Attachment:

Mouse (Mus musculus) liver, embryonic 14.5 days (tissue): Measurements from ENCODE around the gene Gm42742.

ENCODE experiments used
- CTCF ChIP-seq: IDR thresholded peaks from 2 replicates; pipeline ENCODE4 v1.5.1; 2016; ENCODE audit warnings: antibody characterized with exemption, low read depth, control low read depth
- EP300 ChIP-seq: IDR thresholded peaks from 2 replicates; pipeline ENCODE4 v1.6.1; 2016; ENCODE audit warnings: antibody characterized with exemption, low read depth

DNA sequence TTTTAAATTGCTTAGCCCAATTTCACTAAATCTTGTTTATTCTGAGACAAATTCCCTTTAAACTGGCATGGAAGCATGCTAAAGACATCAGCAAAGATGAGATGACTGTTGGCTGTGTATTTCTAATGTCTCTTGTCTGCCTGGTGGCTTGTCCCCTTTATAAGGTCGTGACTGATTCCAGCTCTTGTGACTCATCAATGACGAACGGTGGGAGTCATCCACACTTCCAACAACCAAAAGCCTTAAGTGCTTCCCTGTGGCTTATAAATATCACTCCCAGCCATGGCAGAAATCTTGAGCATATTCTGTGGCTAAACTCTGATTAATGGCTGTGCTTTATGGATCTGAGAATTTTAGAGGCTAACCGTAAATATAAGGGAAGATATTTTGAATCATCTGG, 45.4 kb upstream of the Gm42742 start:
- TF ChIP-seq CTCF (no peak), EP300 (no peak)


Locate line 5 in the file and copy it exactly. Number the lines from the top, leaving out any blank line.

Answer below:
DNA sequence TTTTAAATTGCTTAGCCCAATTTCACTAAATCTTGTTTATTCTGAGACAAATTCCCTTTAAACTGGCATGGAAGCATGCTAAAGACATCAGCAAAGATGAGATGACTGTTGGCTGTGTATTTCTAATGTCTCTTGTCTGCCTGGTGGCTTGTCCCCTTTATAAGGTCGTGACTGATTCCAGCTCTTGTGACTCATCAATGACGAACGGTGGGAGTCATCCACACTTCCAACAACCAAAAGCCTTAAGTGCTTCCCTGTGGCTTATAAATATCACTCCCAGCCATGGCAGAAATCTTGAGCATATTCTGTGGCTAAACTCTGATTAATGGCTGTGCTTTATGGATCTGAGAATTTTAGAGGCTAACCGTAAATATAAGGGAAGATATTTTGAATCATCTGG, 45.4 kb upstream of the Gm42742 start: